[cap-talk] Firefox breaks the principle of identifiability
Jed at Webstart
donnelley1 at webstart.com
Mon Feb 7 23:36:54 EST 2005
At 07:56 PM 2/7/2005, Mark Miller wrote:
>Ben Laurie wrote:
>>Mark Miller wrote:
>>>Ben Laurie wrote:
>>>>The use case is surely where you see www.xn--paypal-4ve.com first and
>>>>assign that the pet name "paypal"?
>>>How did you come to see www.xn--paypal-4ve.com ?
>>It arrived in an email.
>Does your email reader render it as a link? If so, and if you haven't
>already assigned a Pet Name to this URL, then it would generate and render
>a "proposed Pet Name", such as "unknown-3", or perhaps one based on the
>site's nickname, such as "paypal-3". In the latter case, you know only
>that this is one of the sites that wish to be called "paypal". See
>Reading the raw text of the URL itself is about as meaningful as looking
>at the memory address of an object; and user interfaces should show them
>to us about as often. Of course, this isn't currently practical, because
>we're starting with a legacy of DNS names, and will co-exist with this
>legacy for the foreseeable future. But any confusion caused by the text in
>the URL itself is due to the non-pet-name logic of DNS.
>Many people have learned not to believe that any random piece of spam will
>make their penis bigger. Many have not learned this lesson. Once there's a
>practical alternative to reading URL strings, we should regard people who
>believe what a URL itself seems to say as we regard people who fall for
>spam. Likewise for people who take nicknames (and therefore the proposed
>pet names generated from them) too seriously.
>Yes, all this is a pain, and much less pleasant than what we might wish
>were possible. But wishing won't repeal Zooko's triangle. I know of no
>other way to actually solve the problem.
Let me see if I can address the issue that I think is being raised that I
believe to be independent of the original issue of "Firefox breaks the
principle of identifiability".
I believe as it seems Mark Miller does that the Petname mechanism solves
the identifiability confusion issue. However, what others seem to be
raising is the problem that still exists of establishing a trust
relationship with an identity. Naturally if someone I trust tells me, "Oh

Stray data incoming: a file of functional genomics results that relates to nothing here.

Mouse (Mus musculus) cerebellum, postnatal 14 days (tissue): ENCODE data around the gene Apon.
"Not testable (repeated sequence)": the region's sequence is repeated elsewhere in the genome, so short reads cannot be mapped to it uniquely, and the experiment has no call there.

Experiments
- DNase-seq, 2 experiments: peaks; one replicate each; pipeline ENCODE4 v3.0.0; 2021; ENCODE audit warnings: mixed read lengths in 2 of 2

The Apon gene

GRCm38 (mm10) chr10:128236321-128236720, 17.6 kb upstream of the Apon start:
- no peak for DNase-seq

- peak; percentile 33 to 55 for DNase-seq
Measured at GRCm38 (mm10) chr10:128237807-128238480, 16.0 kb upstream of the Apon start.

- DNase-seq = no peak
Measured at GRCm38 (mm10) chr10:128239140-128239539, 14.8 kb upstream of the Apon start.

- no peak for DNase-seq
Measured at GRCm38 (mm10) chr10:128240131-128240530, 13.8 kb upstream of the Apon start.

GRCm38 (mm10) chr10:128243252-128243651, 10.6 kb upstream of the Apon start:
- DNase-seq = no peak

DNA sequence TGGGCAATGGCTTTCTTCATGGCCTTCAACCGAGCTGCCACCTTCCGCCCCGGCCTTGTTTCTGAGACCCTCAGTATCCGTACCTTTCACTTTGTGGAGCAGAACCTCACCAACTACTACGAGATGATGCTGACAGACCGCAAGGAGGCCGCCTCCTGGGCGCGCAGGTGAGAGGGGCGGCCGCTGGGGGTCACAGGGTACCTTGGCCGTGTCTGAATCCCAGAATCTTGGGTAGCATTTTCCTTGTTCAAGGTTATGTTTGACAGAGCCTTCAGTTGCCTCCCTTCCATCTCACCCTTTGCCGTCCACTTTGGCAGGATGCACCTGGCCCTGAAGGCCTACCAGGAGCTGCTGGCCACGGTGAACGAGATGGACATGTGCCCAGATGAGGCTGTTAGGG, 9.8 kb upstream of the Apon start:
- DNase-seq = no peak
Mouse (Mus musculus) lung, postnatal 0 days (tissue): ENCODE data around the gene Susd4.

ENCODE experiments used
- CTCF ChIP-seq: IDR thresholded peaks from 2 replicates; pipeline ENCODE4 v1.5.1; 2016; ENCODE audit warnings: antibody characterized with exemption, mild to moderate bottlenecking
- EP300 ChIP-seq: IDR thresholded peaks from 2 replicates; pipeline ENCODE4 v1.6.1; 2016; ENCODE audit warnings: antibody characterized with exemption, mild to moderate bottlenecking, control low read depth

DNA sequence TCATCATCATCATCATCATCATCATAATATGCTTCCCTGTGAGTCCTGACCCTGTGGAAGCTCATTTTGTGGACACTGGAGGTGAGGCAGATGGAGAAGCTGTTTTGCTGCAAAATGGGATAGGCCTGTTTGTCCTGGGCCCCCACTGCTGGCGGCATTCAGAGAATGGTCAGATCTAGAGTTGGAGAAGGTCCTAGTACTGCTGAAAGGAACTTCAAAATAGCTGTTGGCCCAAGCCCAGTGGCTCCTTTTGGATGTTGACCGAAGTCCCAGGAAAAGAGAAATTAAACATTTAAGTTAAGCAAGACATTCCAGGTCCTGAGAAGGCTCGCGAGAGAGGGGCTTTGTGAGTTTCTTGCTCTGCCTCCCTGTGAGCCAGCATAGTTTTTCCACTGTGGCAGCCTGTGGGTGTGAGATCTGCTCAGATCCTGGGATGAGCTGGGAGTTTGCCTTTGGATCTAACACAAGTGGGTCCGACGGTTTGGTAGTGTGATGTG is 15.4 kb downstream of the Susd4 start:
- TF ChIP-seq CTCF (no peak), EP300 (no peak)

yeah, you can trust 'Paypal' and uses my "Paypal" Petname I should
understand that such a recommendation is nonsense. The choice of the
Petname was mine, was essentially arbitrary, and can have no meaningful
relationship with the name "Paypal" that my trusted source refers to -
except in so far as I establish such a relationship.
So then what can someone I trust tell me that might induce me to trust this
identity I've established? They might tell me something about what the
site can communicate. For example, they might tell me that if I visit the
site and view the SSL certificate presented and I find that it's MD5
Fingerprint is A9:04:4D:...:E2:31:9A then I can trust that it's "Paypal"
the organization that I can place some trust in. They might tell me that
if I communicate with the IP address 126.96.36.199 then I can trust that
it's "Paypal" the organization that I can place some trust in, though we
all know about the problems with IP spoofing. Ditto DNS and DNS
spoofing. They might also tell me that if I view their certificate and I
see Organization (O) Paypal, Inc., Serial Number 16:CD:58:...:4D:3D:4f
Issued by Organization (O) VeriSign Trust Network then it's "Paypal" the
organization that I can place some trust in, though if they did so I would
stop trusting them :-)
I believe, however, that this issue of establishing a trust relationship
with an identity is independent of the original "Firefox breaks the
principle of identifiability" issue that I believe is solved with the
As Tyler says:
>Defending the integrity of introductions is also important, but it is a
>separate problem from phishing.
I believe I'm trying to say the same thing.
More information about the cap-talk